Mystery of NaNoWriMo Unveiled

This month celebrates the frenzied craze of writing known as NaNoWriMo. I’m a WriMo and some of you might be asking, What is a WriMo?

Let me share. NaNoWriMo stands for National Novel Writing Month and it takes place each November. The challenge is to write 50,000 words in a month. To call yourself a NaNo Winner, you must complete 50,000 words in 30 days.

Last year was the first time I accepted the challenge and stepped up to the NaNo plate. My husband kept asking me how I was doing with the ‘Rino’ thing—he loves to tease me, but he was supportive.  His support was so important and so was the support of my writers group and buddies participating in NaNoWriMo. We cheered each other on and watched the word counts climb higher each day. We lent an ear when someone had a difficult day and only logged 200 words instead of 2,000 and we had a little friendly competition.

I had always wondered just how much I could write if I cleared out all the distractions and focused on typing as fast and furiously as I could on a book. When I signed up, I figured it would be a good way to get back into writing, but there was no way I could make it to 50,000 words. So why did I sign up?

Have you ever heard the story about Florence Chadwick—the first woman to swim across the English Channel from both directions?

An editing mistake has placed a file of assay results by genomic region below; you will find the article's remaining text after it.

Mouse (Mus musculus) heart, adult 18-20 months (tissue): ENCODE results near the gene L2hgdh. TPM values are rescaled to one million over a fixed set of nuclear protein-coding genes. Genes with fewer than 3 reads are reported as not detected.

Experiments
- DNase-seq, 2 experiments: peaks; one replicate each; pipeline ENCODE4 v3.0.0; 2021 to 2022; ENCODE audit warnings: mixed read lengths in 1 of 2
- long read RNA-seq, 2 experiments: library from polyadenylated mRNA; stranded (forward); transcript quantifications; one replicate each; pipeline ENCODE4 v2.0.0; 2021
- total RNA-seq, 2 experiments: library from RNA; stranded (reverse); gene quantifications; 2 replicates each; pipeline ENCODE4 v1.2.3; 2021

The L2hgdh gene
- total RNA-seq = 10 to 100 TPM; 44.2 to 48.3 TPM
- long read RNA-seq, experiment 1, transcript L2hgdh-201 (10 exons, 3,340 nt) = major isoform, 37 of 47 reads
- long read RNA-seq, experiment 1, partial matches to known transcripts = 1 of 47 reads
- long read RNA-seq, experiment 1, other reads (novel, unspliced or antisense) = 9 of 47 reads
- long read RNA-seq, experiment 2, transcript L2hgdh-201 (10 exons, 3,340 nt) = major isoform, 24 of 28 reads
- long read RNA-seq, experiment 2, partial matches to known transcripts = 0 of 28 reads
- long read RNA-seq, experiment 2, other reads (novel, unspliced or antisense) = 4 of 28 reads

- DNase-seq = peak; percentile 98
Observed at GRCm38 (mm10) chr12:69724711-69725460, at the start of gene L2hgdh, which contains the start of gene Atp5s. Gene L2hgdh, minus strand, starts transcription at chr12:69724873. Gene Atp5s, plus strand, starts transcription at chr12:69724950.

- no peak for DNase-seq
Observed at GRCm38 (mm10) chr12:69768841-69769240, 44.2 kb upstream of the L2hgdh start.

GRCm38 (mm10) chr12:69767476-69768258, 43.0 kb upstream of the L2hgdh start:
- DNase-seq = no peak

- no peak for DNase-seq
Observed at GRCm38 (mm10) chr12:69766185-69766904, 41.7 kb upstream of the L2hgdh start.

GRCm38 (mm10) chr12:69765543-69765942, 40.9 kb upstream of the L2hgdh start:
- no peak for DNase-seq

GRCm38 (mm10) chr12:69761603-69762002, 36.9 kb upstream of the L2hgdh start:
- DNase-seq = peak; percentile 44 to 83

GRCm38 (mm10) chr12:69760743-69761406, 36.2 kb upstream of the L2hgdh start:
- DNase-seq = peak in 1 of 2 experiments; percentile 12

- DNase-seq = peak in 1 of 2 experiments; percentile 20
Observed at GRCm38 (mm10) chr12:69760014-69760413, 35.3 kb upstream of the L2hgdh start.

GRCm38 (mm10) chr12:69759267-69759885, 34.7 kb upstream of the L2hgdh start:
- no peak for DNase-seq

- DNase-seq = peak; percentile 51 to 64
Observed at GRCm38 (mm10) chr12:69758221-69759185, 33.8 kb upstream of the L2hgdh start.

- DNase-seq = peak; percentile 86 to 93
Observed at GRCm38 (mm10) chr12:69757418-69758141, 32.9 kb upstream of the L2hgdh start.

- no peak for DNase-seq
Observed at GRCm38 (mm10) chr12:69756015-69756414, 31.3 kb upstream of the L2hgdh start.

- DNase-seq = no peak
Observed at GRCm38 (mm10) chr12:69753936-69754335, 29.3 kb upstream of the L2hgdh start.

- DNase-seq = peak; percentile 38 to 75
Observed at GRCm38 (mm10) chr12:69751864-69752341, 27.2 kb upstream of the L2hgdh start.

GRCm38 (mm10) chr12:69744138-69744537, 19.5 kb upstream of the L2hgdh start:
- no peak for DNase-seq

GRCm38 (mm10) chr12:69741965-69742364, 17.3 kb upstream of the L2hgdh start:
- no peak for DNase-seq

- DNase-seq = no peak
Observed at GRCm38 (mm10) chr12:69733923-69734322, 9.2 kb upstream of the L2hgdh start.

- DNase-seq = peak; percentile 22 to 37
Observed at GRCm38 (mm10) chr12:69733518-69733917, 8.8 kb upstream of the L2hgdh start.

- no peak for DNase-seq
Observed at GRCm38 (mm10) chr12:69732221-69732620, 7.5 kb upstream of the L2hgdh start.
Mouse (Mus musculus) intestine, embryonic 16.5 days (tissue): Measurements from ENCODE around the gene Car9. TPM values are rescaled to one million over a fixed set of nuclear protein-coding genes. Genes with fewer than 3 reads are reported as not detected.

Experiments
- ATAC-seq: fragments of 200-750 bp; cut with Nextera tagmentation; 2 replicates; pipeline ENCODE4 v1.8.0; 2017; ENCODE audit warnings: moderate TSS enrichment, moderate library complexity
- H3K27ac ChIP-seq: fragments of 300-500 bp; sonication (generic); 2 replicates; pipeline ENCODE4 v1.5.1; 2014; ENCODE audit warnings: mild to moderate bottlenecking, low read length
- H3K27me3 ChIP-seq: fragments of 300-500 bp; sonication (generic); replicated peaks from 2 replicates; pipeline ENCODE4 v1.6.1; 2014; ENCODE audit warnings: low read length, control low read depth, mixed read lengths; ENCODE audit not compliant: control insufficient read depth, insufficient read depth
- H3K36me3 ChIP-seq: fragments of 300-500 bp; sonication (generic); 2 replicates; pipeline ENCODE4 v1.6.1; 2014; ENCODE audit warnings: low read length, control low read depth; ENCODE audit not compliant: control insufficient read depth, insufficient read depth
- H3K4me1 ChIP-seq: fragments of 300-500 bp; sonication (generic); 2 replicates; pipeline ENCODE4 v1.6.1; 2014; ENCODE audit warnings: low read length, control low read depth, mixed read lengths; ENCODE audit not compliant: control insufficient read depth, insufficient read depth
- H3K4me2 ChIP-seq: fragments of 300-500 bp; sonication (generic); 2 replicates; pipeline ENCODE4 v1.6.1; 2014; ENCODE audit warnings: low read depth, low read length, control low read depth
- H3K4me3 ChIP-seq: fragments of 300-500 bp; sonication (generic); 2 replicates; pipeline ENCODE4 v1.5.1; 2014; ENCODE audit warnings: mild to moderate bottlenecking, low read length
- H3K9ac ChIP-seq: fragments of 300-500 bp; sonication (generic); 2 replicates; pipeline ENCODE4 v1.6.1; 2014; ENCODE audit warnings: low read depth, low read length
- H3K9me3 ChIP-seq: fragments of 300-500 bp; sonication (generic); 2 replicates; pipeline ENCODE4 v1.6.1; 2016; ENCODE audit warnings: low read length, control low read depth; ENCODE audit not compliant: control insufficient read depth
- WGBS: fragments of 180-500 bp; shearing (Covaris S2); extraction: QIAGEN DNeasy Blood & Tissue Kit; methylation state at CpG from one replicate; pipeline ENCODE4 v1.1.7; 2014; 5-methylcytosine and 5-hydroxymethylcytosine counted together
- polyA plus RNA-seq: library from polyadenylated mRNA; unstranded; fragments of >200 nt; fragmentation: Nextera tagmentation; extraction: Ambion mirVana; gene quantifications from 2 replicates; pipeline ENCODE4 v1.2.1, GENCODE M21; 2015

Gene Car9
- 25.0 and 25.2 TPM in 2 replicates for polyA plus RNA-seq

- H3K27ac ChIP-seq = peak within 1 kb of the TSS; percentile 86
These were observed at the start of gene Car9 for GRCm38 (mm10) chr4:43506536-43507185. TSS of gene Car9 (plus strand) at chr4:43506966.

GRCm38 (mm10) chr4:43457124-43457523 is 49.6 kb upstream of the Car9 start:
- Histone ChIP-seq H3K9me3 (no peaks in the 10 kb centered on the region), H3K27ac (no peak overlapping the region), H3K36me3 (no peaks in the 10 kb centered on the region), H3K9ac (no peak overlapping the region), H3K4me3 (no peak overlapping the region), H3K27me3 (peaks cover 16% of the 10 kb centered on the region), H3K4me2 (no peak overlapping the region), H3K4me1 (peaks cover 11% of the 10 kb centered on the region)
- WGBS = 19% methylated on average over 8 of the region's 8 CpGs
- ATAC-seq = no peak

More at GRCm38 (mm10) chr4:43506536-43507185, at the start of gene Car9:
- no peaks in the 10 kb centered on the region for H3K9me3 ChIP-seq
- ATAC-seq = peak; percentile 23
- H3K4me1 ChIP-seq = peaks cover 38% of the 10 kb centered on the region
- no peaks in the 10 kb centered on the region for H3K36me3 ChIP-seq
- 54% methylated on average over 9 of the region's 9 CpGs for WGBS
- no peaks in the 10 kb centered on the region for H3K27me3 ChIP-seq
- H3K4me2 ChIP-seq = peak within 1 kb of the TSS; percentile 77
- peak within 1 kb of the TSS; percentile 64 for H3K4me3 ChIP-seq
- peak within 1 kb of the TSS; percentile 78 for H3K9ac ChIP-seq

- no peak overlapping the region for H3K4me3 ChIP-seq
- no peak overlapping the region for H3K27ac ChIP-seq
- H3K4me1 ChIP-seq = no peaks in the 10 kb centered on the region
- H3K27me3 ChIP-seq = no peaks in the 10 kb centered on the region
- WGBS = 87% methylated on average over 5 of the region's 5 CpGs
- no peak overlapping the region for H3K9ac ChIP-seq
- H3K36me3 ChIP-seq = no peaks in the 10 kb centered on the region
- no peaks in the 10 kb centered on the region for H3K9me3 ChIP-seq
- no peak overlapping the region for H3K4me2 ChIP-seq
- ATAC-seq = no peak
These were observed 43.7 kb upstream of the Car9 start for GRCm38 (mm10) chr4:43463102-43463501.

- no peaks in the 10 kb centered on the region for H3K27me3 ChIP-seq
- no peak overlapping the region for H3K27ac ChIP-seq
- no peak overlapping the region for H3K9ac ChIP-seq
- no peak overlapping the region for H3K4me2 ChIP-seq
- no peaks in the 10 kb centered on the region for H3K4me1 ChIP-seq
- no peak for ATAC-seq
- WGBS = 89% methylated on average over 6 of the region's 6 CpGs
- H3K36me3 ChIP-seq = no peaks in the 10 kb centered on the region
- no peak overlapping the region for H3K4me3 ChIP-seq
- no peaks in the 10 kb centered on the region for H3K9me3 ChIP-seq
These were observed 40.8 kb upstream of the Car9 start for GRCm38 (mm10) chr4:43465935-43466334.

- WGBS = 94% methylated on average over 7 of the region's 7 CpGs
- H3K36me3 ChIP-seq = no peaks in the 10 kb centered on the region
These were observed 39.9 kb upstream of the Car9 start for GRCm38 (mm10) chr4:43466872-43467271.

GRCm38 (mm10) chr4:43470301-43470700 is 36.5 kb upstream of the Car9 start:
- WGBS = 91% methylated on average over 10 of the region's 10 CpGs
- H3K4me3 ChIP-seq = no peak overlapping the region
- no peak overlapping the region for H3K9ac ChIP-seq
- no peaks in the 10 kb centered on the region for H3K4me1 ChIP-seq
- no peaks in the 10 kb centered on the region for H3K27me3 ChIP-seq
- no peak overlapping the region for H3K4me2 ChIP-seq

In 1952, Florence attempted to swim the 26 miles between Catalina Island and the California coastline. As she began, she was flanked by small boats that watched for sharks and were prepared to help her if she got hurt or grew tired. After about 15 hours a thick fog set in. Florence began to doubt her ability, and she told her mother, who was in one of the boats, that she didn’t think she could make it. She swam for another hour before asking to be pulled out, unable to see the coastline due to the fog. As she sat in the boat, she found out she had stopped swimming just one mile away from her destination.[2] 

Two months later, Chadwick tried again. This time was different. The same thick fog set in, but she made it because she said that she kept a mental image of the shoreline in her mind while she swam. Courtesy of

In November 2010, my fourth baby was just two weeks old when the challenge began and after the long and difficult pregnancy, I was feeling like I could conquer the world. And so I looked at my calendar and subtracted the Sundays and a couple other days that I knew I would not be available to write. Then I figured that I needed to write a little over 2,000 words a day to complete my goal. I really didn’t think I’d be able to do it. I mean, do you know how often newborns need to eat and that’s not even figuring in the sleep deprivation. But I pushed myself harder than I ever have in my writing and I did it. I’ve held onto that feeling of accomplishment for a year as I’ve continued to write, edit, and prepare for this next NaNo.

If you’ve ever asked yourself, “How can I find more time to write?” Then I would urge you to sign up for NaNo.

Something I discovered was that often the hardest part about writing, or any goal for that matter, is to get started. Sometimes we think everything must be perfect, we need to have every single plot wrinkle ironed out before we can begin. We must wait for the stars to align before we can begin. NaNo gives a person permission to write with reckless abandon and fill those pages with words as fast as possible.